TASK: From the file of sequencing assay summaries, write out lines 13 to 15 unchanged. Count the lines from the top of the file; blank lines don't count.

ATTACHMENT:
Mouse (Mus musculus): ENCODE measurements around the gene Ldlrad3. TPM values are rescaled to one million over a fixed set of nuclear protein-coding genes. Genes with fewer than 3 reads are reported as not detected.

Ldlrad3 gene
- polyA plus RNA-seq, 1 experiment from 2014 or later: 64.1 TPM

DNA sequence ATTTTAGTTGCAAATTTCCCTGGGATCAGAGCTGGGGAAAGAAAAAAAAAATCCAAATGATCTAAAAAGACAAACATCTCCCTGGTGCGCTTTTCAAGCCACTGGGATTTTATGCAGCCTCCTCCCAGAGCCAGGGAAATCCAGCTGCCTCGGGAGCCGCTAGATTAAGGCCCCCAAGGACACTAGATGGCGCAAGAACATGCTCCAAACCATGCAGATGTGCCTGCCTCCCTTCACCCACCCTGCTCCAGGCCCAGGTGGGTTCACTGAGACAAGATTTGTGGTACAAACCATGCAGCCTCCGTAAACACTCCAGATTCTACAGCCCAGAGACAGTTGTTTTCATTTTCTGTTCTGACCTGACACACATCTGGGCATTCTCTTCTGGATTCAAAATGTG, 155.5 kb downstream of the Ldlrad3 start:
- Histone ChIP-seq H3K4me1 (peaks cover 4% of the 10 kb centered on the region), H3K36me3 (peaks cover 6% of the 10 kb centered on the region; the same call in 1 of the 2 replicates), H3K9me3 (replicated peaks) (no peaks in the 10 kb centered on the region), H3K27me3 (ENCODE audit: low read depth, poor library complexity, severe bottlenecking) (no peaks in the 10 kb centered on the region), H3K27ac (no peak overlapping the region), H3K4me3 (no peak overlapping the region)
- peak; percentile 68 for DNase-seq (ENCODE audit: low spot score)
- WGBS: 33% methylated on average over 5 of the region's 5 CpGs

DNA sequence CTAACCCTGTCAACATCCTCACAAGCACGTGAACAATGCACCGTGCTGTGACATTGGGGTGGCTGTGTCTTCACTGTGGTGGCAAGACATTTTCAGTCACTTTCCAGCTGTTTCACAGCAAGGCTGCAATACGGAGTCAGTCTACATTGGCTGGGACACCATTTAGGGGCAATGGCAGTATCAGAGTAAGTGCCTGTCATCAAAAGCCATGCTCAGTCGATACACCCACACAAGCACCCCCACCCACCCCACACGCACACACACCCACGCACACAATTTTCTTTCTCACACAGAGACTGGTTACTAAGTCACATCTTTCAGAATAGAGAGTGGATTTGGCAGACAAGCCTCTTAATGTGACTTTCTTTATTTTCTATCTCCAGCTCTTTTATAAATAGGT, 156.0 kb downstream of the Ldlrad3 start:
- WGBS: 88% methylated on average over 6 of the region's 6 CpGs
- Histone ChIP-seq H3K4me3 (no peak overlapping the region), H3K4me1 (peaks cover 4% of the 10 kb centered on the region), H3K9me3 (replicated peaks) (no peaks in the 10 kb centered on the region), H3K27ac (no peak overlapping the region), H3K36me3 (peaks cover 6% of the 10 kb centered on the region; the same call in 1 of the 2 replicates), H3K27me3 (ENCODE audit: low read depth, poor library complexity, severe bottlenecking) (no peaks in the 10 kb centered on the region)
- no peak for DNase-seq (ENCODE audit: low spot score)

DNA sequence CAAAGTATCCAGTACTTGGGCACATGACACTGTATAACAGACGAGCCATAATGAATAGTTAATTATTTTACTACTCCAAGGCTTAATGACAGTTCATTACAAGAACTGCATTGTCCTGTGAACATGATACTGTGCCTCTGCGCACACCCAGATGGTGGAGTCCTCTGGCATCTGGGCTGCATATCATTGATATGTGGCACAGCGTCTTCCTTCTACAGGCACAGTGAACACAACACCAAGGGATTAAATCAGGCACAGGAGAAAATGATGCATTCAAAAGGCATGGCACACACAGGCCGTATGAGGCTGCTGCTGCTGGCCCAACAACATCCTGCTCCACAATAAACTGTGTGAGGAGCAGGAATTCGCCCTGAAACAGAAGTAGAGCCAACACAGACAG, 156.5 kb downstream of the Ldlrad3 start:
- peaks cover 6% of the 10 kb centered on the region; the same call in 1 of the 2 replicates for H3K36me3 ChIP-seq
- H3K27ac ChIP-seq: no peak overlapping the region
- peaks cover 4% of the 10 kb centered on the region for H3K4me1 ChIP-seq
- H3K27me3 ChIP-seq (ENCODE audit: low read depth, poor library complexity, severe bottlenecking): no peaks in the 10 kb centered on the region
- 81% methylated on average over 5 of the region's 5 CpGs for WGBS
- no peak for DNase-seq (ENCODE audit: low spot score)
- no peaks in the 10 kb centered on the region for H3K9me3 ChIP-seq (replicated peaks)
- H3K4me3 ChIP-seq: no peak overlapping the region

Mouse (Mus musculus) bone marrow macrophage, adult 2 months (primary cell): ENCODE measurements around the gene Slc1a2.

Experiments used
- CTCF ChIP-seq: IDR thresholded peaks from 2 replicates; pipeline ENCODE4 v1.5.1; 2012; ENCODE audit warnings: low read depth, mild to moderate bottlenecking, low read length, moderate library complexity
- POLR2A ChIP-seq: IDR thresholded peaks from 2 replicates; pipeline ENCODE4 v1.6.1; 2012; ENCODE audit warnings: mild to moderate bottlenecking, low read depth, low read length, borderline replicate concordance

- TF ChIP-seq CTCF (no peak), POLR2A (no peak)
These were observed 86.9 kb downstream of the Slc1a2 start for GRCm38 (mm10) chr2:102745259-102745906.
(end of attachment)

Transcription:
- peaks cover 6% of the 10 kb centered on the region; the same call in 1 of the 2 replicates for H3K36me3 ChIP-seq
- H3K27ac ChIP-seq: no peak overlapping the region
- peaks cover 4% of the 10 kb centered on the region for H3K4me1 ChIP-seq